Ludlow 21 is a local initiative, which promotes sustainable living in the Ludlow, Shropshire area. A local voluntary group, with no political or council ties, they’re an independent voice for local environmental interests.
Ludlow 21 participate in local partnerships and forums, they support local food and drink and promote Ludlow’s Fairtrade status to benefit farmers, independent shops, supermarkets, cafes, schools, churches and local businesses and charities.
In their efforts to secure a sustainable future, they instigate numerous community ventures, such as the “Big Food Debate”, a series of events looking at how the world is going to feed itself in the coming years, and they collaborate with many local groups to help them reduce their carbon footprint.
To catch up on the latest happenings, and hang out in this lovely picturesque town, we sneaked over to the Ludlow Green Festival, an annual celebration of all things eco. Coordinated by Ludlow 21, The Festival took place on 26 August, in the town square, next to the impressive medieval castle. Now in it’s 9th year, it brought together 60 stallholders exhibiting and selling their products and services – and there was lots more to see and do.
There was a walk to the Ludlow Food Centre, part of the Earl of Plymouth’s Oakly Park Estate, which extends to approximately 8000 acres of Shropshire countryside. 80% of the food they sell comes from Shropshire and the surrounding counties. http://www.ludlowfoodcentre.co.uk/ Photo by Derek Harper
The walk also featured the hydro development at Bromfield, which until recently was an overgrown ruin and has been reconstructed using masonry retrieved from the riverbed. Two hydro electrical plants will generate enough electricity to supply the equivalent of around 400 homes. Photo by Jeremy Bolwell
Plus there was food foraging, a scenic six mile bike ride, or we could have pedalled our way to a smoothie treat, on the Smoothie Bike. We weren’t quite so energetic, but we strode out to meet some of the exhibitors offering fantastic products, info and advice.
This year’s overarching festival theme explored the environmental issues inherent in the production, distribution and consumption of food. An element of this debate is the importance of bees and expert knowledge and advice was available from experienced beekeepers, with educational bee-based activities for kids.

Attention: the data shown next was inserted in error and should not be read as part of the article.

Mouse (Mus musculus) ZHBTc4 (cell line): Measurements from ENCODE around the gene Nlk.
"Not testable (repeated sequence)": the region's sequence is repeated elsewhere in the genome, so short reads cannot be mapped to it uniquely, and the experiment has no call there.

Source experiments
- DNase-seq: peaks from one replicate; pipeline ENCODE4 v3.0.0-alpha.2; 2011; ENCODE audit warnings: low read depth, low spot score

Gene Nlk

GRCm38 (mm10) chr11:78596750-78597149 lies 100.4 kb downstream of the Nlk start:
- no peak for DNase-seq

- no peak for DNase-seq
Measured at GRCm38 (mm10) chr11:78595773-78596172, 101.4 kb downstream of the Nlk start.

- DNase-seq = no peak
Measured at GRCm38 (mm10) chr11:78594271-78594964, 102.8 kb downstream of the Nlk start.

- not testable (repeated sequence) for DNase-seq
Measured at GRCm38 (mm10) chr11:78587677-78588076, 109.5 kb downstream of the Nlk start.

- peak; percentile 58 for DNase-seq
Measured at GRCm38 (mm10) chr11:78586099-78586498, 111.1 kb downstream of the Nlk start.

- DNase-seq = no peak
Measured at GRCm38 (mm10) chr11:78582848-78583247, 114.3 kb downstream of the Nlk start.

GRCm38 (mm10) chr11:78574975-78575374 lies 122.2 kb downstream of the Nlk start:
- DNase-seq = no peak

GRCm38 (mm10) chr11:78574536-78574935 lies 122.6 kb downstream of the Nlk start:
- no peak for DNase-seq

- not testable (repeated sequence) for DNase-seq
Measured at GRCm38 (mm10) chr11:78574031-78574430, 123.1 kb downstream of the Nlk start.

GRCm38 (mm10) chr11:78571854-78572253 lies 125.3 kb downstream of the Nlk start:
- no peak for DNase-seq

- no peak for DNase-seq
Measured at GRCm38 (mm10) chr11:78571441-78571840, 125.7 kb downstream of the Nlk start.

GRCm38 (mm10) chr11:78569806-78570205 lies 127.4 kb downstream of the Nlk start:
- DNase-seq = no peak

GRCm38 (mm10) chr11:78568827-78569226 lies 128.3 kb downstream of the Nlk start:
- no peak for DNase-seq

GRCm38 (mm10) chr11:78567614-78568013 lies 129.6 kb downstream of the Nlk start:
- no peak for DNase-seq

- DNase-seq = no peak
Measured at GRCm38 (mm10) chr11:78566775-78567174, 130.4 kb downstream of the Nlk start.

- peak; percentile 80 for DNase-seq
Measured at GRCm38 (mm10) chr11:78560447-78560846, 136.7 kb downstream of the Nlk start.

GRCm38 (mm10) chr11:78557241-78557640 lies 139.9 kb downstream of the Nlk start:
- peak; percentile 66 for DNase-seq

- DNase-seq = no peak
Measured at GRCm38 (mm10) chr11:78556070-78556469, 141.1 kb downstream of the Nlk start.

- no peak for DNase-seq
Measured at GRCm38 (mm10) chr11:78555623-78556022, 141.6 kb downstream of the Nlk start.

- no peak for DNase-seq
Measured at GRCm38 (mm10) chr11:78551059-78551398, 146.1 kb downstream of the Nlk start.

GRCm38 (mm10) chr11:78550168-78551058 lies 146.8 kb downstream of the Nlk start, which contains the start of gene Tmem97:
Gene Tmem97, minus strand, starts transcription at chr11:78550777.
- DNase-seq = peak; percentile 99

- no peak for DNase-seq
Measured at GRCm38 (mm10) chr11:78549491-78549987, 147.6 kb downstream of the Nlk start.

Dave Thomlinson’s tool refurbishing group Tools For Self Reliance in South Shropshire is part of a national chain of volunteer groups who refurbish tools to either sell on Ebay, or send to Africa to help builders, blacksmiths, seamstresses and artisans build their communities.
We liked the look of these Turtle Bags, made from recycled cement bags, plus there’s a great mission behind the brand. The concept of Turtle Bags was inspired by Turtles: Tragically the bigger members of the turtle family are prone to mistaking discarded plastic bags, which litter the world’s oceans, with jellyfish – their only source of food. Turtle Bags offer a range of reusable bags, made by a small number of Fairtrade producers, helping to support and empower vulnerable communities – women in particular. http://www.turtlebags.co.uk/
Myriad Organics is an all-purpose grocery shop specialising in all things organic. They survive, despite their close proximity to Aldi and Tesco supermarkets, by providing a wide range of local food products, including fresh made take-aways, a veg box delivery scheme and an organic catering service. They also have a refill service for household detergents.
The Thrown-Away House, constructed by Colin Richards, head of Conservation & Archaeology for Shropshire Council, shows what can be done with materials normally put in the skip. Colin and a small team of local builders have previously worked in partnership with builders in Romania, with the aim of transferring skills, while constructing simple, low impact housing. Colin says this house made from rubbish would provide better accommodation than some of the homes he saw on his travels.
As the day drew on we crossed the river to the Wigley’s Field Organic Allotments. The people who grow there have committed to no pesticide use, which is not always easy, but the place looked idyllic.
We had a great tour around; the gardeners demonstrated their crops, as well as giving tips and ideas on producing good-looking, tasty food. We particularly enjoyed our chat to the grower of a mini-vineyard. He made it sound so easy…!